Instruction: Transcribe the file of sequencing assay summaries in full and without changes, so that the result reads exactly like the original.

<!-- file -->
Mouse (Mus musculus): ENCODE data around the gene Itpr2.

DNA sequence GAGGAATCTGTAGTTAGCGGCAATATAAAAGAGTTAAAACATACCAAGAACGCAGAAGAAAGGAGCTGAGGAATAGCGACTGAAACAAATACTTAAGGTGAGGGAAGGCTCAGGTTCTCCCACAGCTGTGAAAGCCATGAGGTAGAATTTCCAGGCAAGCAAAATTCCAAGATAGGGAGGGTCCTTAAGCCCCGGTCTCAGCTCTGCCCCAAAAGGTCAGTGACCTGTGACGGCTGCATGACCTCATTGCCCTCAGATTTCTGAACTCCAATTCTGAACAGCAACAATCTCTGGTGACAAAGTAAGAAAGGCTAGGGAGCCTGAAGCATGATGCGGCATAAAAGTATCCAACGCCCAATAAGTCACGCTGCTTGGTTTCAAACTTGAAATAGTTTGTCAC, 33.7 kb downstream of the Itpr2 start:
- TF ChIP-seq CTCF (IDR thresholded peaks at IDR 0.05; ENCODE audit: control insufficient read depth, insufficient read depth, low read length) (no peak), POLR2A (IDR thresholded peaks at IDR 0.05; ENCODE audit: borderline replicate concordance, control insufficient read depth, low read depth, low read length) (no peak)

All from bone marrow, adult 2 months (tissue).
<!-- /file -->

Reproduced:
Mouse (Mus musculus): ENCODE data around the gene Itpr2.

DNA sequence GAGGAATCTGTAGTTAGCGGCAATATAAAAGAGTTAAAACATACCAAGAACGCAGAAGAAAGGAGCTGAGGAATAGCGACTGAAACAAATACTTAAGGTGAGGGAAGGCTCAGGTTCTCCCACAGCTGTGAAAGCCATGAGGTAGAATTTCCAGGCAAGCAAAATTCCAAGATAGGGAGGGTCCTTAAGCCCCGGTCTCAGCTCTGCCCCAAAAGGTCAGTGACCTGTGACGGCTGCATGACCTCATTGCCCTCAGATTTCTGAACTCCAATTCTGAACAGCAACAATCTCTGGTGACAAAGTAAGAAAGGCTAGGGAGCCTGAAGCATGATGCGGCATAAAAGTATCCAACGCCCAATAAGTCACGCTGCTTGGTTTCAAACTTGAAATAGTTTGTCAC, 33.7 kb downstream of the Itpr2 start:
- TF ChIP-seq CTCF (IDR thresholded peaks at IDR 0.05; ENCODE audit: control insufficient read depth, insufficient read depth, low read length) (no peak), POLR2A (IDR thresholded peaks at IDR 0.05; ENCODE audit: borderline replicate concordance, control insufficient read depth, low read depth, low read length) (no peak)

All from bone marrow, adult 2 months (tissue).